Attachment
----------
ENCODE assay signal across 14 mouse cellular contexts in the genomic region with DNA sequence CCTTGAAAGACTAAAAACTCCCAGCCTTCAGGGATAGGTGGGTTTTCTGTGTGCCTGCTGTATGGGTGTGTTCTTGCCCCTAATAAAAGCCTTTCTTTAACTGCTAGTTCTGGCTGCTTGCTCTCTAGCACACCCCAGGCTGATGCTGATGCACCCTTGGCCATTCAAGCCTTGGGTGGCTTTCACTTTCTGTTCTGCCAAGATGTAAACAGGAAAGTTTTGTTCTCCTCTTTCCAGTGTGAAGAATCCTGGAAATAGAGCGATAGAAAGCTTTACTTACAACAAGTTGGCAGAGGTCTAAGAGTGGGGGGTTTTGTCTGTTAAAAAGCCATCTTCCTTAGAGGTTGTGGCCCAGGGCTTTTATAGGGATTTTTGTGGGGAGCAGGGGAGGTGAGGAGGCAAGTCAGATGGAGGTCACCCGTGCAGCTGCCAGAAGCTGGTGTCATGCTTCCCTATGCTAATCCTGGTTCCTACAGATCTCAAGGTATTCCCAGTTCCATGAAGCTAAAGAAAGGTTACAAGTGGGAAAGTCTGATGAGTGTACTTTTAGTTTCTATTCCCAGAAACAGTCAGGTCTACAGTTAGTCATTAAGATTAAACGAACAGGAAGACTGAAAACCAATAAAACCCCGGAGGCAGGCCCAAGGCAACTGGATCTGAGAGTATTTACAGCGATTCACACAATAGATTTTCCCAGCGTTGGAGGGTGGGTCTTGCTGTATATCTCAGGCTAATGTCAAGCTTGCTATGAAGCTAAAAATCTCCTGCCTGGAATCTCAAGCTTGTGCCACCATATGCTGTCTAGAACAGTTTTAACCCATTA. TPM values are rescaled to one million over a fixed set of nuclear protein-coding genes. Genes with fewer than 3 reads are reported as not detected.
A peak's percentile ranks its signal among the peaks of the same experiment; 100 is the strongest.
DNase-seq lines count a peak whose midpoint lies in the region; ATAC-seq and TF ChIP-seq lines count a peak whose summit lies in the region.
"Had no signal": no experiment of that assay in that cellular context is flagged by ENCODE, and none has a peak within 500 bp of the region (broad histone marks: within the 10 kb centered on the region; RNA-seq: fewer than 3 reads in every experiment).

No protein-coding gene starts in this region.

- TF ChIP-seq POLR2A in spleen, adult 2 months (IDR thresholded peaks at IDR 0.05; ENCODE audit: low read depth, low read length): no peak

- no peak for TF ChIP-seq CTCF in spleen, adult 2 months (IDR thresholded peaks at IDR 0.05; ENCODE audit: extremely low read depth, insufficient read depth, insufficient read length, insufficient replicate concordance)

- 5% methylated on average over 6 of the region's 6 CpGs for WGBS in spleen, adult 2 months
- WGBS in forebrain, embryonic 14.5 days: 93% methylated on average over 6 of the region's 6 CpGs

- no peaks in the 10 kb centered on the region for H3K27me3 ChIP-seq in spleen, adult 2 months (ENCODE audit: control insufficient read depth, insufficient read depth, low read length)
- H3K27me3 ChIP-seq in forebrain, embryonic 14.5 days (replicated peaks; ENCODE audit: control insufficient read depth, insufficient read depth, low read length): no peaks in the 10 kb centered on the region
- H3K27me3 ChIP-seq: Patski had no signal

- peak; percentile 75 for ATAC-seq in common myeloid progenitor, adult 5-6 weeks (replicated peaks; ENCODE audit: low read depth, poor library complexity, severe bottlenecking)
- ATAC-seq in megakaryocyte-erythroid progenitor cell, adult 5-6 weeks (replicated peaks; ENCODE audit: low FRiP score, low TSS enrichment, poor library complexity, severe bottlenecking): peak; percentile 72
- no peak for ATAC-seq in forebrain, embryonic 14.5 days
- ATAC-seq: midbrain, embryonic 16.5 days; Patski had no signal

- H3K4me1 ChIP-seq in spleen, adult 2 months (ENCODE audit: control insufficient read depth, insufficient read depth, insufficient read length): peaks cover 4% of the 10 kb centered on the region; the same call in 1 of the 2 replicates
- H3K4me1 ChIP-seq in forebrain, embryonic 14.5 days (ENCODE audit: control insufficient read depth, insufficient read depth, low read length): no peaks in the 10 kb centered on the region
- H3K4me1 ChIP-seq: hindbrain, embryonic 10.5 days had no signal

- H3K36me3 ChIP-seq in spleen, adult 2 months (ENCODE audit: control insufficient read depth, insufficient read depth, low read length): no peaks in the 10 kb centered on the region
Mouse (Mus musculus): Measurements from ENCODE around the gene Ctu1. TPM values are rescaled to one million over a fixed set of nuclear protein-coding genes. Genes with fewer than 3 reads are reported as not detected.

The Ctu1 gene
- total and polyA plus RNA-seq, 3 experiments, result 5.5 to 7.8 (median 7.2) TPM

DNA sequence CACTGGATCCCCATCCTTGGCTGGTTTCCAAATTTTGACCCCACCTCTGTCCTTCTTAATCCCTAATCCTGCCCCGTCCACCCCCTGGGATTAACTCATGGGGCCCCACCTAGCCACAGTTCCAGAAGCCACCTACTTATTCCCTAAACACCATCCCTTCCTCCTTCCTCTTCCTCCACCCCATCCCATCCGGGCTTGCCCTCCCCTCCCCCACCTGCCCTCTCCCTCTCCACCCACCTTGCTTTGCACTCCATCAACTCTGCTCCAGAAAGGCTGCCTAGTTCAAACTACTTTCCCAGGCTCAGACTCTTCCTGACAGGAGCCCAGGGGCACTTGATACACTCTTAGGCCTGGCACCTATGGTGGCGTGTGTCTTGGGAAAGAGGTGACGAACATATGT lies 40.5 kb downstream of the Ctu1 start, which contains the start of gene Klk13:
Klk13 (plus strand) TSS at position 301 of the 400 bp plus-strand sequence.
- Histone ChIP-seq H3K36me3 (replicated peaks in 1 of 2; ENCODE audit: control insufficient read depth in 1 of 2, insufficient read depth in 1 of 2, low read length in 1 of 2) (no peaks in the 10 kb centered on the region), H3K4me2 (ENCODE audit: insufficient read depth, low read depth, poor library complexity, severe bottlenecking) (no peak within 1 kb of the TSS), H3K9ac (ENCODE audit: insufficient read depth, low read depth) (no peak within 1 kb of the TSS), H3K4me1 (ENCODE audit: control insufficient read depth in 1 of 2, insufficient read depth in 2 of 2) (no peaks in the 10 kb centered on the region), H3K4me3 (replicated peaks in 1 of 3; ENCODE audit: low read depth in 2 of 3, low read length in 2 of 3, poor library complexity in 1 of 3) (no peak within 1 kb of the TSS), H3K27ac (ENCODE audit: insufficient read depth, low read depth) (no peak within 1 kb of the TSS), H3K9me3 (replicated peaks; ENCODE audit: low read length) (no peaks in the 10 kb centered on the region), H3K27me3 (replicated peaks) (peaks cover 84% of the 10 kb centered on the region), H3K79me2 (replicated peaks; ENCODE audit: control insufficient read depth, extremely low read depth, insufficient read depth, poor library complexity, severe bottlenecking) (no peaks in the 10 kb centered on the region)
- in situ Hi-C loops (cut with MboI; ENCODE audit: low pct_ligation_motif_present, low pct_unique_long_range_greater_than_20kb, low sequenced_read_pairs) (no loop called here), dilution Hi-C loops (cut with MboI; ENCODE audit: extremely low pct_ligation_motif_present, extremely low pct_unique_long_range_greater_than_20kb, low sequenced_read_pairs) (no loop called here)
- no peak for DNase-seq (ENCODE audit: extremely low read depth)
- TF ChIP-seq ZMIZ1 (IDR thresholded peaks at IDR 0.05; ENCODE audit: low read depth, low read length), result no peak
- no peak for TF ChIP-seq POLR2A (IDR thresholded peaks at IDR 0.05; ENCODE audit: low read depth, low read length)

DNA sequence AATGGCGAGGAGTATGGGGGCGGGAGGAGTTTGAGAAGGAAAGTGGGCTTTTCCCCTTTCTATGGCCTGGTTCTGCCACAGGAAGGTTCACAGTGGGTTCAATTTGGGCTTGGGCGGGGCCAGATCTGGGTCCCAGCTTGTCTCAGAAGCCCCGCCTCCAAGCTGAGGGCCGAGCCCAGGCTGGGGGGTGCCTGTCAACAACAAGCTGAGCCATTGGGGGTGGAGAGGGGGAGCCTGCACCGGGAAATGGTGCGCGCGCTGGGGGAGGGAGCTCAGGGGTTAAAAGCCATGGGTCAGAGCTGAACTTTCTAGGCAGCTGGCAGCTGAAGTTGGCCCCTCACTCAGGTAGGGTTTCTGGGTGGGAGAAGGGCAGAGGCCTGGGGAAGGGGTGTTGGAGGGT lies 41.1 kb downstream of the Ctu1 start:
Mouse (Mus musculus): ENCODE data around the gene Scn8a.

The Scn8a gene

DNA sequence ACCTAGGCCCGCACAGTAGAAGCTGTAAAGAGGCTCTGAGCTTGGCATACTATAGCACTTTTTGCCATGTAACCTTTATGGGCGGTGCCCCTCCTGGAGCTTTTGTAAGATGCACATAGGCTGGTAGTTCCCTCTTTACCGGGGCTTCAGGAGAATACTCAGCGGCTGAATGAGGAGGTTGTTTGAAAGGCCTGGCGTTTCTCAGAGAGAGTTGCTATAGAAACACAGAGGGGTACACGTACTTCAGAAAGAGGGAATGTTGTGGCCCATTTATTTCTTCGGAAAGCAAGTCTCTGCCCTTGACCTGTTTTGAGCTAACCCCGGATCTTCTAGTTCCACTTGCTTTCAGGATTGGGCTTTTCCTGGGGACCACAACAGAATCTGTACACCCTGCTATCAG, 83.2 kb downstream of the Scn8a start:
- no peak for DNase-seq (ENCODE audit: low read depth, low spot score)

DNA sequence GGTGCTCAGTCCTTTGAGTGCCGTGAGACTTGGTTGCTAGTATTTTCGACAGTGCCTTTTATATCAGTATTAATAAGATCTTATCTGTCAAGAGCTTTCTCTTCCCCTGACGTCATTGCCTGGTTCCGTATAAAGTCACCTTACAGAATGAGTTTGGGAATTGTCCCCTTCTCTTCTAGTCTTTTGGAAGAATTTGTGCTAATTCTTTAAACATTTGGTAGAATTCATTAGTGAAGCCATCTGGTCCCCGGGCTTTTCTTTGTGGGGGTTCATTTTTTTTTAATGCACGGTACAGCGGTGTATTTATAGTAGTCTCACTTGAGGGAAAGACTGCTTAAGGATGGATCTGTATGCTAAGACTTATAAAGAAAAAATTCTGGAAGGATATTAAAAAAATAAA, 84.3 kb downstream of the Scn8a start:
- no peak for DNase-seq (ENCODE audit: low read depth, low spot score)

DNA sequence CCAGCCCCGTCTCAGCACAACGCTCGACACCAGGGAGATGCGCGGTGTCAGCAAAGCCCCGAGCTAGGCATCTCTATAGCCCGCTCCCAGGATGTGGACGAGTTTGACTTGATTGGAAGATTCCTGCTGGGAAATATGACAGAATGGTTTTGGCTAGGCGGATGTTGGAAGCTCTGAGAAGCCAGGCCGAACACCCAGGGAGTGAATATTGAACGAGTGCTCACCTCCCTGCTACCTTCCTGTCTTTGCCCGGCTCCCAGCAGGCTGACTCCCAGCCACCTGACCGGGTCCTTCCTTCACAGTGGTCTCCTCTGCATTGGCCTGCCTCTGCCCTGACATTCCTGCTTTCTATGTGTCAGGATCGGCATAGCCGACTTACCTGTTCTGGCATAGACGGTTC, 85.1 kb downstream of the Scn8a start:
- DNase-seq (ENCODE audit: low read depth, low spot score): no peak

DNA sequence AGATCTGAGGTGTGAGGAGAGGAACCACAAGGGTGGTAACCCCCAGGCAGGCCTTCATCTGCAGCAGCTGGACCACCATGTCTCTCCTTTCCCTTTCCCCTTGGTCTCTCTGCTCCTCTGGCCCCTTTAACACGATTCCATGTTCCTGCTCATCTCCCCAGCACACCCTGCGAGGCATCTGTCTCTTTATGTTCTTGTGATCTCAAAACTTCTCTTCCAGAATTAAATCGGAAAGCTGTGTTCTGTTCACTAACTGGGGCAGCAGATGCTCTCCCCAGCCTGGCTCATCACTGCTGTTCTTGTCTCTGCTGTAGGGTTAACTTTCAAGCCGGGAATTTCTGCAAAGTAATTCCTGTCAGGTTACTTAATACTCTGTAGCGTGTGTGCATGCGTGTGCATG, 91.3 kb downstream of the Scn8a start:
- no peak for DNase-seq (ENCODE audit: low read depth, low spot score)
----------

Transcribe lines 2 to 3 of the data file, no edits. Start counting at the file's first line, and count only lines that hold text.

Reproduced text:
A peak's percentile ranks its signal among the peaks of the same experiment; 100 is the strongest.
DNase-seq lines count a peak whose midpoint lies in the region; ATAC-seq and TF ChIP-seq lines count a peak whose summit lies in the region.